Formerly the French called it the St. Louis River, in memory of their distant fatherland, and the Indians in their grandiloquent tongue named it the Father of Waters, the Mississippi.
The Mississippi rises in the borderland between our two regions, not far from the highest point in the plain which links them.
Another river which rises nearby flows down into the polar seas. The Mississippi itself sometimes seems in doubt which way to go; it twists backward several times, and only after slowing down in lakes and marshes seems finally to make up its mind and meander on toward the south.
Sometimes gently flowing along the clay bed which nature has carved out for it, and sometimes swollen by storms; the Mississippi waters some twenty-five hundred square miles.
Thirteen hundred and sixty-four miles above its mouth, the river already has a mean depth of fifteen feet, and ships of three hundred tons can go over four hundred and fifty miles up it.
Fifty-seven large navigable rivers flow into it. Among the tributaries of the Mississippi are one river thirteen hundred leagues long, another of nine hundred leagues," another of six hundred, another of five hundred; there are four other rivers of two hundred leagues, not to mention the innumerable small stream on every side which augment its flood.
The valley watered by the Mississippi seems created for it alone; it dispenses good and evil at will like a local god. Near the river nature displays an inexhaustible fertility; the further you go from its banks, the sparser the vegetation and the poorer becomes the soil, and everything wilts or dies. Nowhere have the great convulsions of the world left more evident traces than in the valley of the Mississippi. The aspect of the whole countryside bears witness to the waters' work. Its sterility as well as its abundance is their work. Deep layers of fertile soil accumulated under the primeval ocean and had time to level out. On the right bank of the river there are huge plains as level as a rolled lawn. But nearer the mountains the land becomes more and more uneven and sterile; the soil is punctured in a thousand places by primitive rocks sticking out here and there like the bones of a skeleton when sinews and flesh have perished. The surface of the earth is covered with granitic sand and irregularly shaped stones, through which a few plants just manage to force their way; it looks like a fertile field covered by the ruins of some vast structure. Analysis of this sand and these rocks easily demonstrates that they are exactly like those on the bare and jagged peaks of the Rocky Mountains. No doubt the rains which washed all the soil down to the bottom of the valley, in the end brought portions of the rocks too; they were rolled down the neighboring slopes, and after they had been dashed one against another, were scattered at the base of the mountains from which they had fallen. (See Appendix I, A.)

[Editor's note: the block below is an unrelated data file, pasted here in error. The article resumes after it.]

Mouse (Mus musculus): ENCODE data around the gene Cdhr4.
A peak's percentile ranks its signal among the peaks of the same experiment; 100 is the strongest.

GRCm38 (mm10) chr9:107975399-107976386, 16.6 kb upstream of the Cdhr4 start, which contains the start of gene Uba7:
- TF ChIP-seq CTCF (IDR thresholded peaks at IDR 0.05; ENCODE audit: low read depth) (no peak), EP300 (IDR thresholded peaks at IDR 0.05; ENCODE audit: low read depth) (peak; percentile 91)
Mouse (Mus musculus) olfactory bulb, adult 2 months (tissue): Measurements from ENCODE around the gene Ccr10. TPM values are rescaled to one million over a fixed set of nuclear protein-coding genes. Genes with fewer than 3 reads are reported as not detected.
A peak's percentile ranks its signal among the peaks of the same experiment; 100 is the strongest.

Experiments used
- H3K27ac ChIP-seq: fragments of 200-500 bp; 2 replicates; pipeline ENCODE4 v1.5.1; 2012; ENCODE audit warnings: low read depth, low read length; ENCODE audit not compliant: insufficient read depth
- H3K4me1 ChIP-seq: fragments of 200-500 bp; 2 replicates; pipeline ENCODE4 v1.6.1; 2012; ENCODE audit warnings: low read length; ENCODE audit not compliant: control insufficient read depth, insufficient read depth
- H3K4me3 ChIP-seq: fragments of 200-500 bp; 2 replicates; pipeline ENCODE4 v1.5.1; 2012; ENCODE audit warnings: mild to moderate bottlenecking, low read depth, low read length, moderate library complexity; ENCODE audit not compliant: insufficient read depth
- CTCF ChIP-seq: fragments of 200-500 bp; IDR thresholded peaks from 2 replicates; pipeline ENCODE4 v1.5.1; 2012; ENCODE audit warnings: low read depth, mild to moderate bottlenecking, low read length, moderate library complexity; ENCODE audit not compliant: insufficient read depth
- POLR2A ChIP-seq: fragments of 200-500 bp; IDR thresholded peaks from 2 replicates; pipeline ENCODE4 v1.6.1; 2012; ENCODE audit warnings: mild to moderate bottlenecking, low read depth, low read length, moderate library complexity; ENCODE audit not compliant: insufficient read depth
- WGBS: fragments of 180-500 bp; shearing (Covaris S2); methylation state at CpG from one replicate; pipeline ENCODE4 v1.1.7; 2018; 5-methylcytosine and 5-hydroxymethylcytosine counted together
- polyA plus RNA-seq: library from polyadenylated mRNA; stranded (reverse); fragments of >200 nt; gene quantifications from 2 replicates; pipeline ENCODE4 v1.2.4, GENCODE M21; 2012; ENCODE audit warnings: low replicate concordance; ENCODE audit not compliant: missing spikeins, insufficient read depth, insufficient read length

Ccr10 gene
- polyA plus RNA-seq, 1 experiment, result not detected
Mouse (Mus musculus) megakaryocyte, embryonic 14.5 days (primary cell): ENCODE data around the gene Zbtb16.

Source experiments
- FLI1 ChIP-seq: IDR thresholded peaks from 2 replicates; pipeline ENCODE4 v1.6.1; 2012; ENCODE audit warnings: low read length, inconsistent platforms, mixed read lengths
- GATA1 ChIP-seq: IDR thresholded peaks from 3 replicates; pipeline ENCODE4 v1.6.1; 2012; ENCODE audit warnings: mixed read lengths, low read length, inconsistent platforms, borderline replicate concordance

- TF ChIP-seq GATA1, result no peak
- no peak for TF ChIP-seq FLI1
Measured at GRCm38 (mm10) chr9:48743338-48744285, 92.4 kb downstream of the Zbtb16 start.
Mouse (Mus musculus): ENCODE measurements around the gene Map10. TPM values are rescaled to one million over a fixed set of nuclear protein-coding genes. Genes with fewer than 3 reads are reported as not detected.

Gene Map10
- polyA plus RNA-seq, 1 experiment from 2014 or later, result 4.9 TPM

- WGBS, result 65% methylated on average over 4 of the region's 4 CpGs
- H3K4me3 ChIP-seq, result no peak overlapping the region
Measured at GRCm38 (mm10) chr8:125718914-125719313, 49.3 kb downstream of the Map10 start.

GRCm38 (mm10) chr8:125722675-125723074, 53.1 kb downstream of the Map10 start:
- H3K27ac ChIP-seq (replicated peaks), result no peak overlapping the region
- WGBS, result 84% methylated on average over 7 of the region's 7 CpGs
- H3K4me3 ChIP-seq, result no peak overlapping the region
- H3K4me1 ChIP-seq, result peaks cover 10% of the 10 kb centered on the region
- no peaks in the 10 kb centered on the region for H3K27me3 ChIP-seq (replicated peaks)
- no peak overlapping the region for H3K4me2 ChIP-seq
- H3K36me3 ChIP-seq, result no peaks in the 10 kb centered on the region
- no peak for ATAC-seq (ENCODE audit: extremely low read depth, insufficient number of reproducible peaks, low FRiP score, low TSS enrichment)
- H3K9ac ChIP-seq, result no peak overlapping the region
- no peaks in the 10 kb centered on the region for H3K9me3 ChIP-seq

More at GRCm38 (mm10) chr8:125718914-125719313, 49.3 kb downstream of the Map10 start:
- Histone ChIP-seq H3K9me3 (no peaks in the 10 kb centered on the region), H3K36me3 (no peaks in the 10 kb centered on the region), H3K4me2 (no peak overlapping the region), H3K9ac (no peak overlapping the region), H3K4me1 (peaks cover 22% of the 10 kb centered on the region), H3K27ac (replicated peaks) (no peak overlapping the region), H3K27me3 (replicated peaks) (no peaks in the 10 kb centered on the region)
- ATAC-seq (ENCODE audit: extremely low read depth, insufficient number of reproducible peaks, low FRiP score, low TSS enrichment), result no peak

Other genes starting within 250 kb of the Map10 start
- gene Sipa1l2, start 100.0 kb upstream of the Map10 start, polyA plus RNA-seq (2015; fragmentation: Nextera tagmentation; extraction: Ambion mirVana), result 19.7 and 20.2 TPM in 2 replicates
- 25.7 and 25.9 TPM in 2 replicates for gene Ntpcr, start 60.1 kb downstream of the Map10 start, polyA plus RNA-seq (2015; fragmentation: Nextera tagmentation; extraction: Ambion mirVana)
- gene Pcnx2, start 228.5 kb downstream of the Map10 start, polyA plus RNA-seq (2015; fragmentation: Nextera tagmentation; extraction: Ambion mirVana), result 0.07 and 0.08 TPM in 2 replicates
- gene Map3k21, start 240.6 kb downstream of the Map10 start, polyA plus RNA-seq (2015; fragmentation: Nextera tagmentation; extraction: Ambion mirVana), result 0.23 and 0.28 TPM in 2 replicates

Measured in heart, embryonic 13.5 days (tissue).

All things considered, the valley of the Mississippi is the most magnificent habitation ever prepared by God for man, and yet one may say that it is still only a vast wilderness.
On the eastern slopes of the Alleghenies, between the mountains and the Atlantic, there is a long strip of rock and sand which seems to have been left behind by the retreating ocean. This strip is only forty-eight leagues broad on the average, but three hundred and ninety leagues long. The soil in this part of the American continent can be cultivated only with difficulty. The vegetation is scanty and uniform.
It was on that inhospital shore that the first efforts of human...